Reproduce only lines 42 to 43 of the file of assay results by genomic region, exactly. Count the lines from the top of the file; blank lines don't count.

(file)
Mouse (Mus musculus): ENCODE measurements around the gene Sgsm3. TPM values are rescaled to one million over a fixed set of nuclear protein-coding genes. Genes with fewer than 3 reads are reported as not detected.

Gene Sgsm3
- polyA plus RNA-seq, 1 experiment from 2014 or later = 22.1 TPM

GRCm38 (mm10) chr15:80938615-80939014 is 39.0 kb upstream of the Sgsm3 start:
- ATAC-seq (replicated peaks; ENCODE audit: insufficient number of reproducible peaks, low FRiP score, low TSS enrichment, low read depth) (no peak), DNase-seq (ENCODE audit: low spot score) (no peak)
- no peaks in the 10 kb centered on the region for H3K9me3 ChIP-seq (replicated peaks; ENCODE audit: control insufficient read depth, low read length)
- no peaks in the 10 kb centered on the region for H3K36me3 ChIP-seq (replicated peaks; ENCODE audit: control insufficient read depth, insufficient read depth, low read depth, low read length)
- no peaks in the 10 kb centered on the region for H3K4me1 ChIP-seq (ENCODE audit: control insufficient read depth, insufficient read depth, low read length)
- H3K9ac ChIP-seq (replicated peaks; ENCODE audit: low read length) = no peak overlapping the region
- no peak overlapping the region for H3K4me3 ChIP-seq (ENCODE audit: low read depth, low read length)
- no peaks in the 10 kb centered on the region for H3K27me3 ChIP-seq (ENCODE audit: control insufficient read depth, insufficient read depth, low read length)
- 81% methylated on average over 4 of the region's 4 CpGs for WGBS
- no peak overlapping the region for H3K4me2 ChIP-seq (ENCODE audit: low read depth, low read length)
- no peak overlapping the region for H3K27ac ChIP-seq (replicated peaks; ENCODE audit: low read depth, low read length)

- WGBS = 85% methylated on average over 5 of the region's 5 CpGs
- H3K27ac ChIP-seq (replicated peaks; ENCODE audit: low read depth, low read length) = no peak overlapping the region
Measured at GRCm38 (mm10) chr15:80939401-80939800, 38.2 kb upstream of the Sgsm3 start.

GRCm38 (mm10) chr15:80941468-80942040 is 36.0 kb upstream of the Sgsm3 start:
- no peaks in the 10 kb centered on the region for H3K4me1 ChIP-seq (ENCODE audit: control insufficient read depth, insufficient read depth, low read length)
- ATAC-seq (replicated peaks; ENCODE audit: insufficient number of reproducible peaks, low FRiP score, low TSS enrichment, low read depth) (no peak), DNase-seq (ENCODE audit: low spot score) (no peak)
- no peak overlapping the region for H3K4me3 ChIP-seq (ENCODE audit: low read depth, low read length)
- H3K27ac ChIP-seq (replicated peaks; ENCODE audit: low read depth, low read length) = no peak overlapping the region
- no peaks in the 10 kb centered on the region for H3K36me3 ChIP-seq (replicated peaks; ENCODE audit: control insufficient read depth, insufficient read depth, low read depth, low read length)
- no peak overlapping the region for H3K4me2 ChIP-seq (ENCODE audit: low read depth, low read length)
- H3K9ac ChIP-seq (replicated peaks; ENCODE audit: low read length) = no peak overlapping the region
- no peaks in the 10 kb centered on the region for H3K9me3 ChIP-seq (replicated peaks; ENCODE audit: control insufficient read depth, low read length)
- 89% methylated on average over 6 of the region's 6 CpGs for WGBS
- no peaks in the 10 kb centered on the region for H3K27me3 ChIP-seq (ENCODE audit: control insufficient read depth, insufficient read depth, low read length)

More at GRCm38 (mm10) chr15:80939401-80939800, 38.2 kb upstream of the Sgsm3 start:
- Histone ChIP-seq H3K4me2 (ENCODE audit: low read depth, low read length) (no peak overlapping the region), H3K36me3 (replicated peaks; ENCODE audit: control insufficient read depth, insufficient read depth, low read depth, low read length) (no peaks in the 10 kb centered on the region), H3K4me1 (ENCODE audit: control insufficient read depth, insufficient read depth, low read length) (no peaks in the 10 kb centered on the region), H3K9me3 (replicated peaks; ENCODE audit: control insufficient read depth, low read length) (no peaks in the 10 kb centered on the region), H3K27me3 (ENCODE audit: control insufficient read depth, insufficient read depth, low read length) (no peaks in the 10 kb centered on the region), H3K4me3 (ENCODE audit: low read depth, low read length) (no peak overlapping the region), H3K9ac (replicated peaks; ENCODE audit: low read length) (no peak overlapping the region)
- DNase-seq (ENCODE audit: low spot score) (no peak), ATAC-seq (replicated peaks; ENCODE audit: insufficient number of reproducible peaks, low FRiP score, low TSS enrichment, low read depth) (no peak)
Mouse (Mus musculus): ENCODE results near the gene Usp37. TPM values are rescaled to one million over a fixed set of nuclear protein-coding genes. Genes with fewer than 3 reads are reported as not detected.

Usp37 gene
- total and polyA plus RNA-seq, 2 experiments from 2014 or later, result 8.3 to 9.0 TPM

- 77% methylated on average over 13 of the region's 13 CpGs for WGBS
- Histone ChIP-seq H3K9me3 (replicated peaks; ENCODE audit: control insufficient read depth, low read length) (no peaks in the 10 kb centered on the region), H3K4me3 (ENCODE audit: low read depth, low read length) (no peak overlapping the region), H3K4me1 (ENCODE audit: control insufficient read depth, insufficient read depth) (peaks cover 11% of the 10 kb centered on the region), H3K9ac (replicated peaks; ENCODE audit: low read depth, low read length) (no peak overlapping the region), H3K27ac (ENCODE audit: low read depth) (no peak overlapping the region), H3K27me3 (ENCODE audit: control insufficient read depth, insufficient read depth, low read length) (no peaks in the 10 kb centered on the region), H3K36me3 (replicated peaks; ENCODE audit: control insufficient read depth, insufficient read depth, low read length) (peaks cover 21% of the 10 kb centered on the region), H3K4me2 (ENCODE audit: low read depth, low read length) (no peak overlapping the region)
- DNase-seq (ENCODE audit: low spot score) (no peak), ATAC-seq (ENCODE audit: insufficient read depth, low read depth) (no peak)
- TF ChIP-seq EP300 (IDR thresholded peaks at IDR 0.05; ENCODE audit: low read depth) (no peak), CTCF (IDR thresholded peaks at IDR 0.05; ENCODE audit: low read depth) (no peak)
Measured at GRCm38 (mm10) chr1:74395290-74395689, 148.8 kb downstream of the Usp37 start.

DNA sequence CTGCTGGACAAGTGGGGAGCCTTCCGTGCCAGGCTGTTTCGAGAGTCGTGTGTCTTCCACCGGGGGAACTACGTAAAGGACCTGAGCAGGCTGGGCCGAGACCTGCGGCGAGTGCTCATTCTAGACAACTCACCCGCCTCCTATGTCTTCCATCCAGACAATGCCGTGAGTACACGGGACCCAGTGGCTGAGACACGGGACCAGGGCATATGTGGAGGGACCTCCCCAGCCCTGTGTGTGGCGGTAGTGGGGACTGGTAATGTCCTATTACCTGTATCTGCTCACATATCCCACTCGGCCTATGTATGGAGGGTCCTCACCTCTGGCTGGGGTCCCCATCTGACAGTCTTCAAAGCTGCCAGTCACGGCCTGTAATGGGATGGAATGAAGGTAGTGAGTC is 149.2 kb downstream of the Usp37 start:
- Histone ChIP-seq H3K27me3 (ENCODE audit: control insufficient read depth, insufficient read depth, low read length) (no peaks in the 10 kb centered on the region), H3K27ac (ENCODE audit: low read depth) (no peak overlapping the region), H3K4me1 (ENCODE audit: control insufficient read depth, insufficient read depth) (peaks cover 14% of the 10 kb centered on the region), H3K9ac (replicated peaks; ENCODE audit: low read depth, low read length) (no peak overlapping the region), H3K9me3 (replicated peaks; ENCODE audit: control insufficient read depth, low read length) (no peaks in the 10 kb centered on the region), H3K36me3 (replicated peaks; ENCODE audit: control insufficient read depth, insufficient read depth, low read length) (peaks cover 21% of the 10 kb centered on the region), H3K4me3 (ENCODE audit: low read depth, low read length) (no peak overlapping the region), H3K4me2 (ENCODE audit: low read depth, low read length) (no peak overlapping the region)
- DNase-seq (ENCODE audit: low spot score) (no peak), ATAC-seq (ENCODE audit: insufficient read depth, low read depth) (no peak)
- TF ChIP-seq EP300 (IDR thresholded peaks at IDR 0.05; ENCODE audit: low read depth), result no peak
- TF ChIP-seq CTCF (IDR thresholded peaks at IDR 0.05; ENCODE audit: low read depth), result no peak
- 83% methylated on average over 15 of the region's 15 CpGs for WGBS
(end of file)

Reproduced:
- DNase-seq (ENCODE audit: low spot score) (no peak), ATAC-seq (ENCODE audit: insufficient read depth, low read depth) (no peak)
- TF ChIP-seq EP300 (IDR thresholded peaks at IDR 0.05; ENCODE audit: low read depth), result no peak